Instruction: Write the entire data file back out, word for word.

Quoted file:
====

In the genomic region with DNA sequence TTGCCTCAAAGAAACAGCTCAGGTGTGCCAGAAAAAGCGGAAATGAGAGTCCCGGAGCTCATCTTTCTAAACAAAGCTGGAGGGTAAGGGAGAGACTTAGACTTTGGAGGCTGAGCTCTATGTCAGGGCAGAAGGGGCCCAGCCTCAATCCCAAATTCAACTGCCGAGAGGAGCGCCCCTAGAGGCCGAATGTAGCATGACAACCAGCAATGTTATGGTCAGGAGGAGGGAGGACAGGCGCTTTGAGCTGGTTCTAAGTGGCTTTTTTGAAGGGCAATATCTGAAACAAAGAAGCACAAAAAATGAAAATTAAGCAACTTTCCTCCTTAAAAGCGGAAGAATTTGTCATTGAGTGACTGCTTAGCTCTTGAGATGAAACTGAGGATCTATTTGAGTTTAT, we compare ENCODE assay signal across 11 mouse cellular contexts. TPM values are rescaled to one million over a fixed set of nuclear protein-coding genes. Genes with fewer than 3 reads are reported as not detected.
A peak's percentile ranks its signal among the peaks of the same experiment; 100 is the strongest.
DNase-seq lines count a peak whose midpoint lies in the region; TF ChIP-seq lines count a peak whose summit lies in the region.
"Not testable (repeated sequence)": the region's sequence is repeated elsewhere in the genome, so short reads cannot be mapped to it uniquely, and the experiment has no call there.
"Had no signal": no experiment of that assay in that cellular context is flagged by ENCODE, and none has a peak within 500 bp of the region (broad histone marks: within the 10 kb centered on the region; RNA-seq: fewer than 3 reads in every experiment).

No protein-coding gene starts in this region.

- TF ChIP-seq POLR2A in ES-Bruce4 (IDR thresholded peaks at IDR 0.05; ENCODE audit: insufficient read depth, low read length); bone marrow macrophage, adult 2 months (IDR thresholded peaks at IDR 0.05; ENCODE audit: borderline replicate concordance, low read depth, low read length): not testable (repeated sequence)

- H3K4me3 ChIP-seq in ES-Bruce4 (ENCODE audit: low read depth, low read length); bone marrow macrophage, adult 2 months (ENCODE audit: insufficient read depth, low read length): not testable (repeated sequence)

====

In the genomic region with DNA sequence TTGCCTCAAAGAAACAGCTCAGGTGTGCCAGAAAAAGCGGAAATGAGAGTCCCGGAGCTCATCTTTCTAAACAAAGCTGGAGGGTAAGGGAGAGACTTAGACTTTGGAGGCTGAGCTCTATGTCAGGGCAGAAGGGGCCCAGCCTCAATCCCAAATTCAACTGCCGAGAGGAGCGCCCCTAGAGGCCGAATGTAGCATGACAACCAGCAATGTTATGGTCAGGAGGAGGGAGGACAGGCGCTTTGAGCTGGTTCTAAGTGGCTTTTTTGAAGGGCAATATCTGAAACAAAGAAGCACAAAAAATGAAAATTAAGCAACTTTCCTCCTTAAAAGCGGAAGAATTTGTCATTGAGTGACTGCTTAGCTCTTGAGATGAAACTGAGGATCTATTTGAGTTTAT, we compare ENCODE assay signal across 11 mouse cellular contexts. TPM values are rescaled to one million over a fixed set of nuclear protein-coding genes. Genes with fewer than 3 reads are reported as not detected.
A peak's percentile ranks its signal among the peaks of the same experiment; 100 is the strongest.
DNase-seq lines count a peak whose midpoint lies in the region; TF ChIP-seq lines count a peak whose summit lies in the region.
"Not testable (repeated sequence)": the region's sequence is repeated elsewhere in the genome, so short reads cannot be mapped to it uniquely, and the experiment has no call there.
"Had no signal": no experiment of that assay in that cellular context is flagged by ENCODE, and none has a peak within 500 bp of the region (broad histone marks: within the 10 kb centered on the region; RNA-seq: fewer than 3 reads in every experiment).

No protein-coding gene starts in this region.

- TF ChIP-seq POLR2A in ES-Bruce4 (IDR thresholded peaks at IDR 0.05; ENCODE audit: insufficient read depth, low read length); bone marrow macrophage, adult 2 months (IDR thresholded peaks at IDR 0.05; ENCODE audit: borderline replicate concordance, low read depth, low read length): not testable (repeated sequence)

- H3K4me3 ChIP-seq in ES-Bruce4 (ENCODE audit: low read depth, low read length); bone marrow macrophage, adult 2 months (ENCODE audit: insufficient read depth, low read length): not testable (repeated sequence)